California’s ‘Dixie Fire’ Devastated Hundreds of Rural Homes
- The largest single wildfire of California, ‘Dixie Fire’ destroyed hundreds of rural homes
- Firefighters have cut down thousands of acres of new fire lines to prevent its spread
- • Temperature likely to rise and the humidity is predicted to fall over the next few days
California: The devastating wildfire in California kept spreading across the forest lands on Tuesday, as fire troops struggled to protect the local households from its rage. The ‘Dixie Fire’, named after the road where it originated, has destroyed more than 1,000 buildings, which includes about 550 homes. A large part of the community of Greenville was reduced to ashes during a fierce run of flames last week. The fire also endangered various mountainous and small communities located in the northern portion of Sierra Nevada.
The firefighters have cut down thousands of acres of new fire lines to prevent the fire from spreading. Officials believe that the fire lines present on the blaze’s southern portion will control the fire but the absolute future of the wildfire remains unknown. “We don’t know where this fire is going to end and where it’s going to land. It continues to challenge us,” said Chris Carlton, supervisor for Plumas National Forest.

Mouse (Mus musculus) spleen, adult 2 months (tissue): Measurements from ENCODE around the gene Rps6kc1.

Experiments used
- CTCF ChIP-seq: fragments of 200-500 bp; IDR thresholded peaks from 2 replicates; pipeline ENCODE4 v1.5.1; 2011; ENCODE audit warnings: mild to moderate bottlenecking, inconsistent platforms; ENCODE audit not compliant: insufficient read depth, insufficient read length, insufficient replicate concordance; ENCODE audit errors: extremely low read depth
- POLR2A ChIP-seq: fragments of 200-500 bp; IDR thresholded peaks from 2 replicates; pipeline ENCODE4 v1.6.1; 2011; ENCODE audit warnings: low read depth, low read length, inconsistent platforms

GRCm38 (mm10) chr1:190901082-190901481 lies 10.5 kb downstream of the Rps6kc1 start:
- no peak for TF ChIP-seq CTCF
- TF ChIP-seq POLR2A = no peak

In the north-western side of the ‘Dixie Fire’, hundreds of homes remained in danger. Nevertheless, about 50% of the McFarland Fire was controlled. New evacuation orders were proclaimed on Monday, for people residing near the Monument Fire, which was only about 3% controlled. South of the ‘Dixie Fire’, firefighters obstructed the further growth of the River Fire, which flared up last Wednesday in the vicinity of the community of Colfax.
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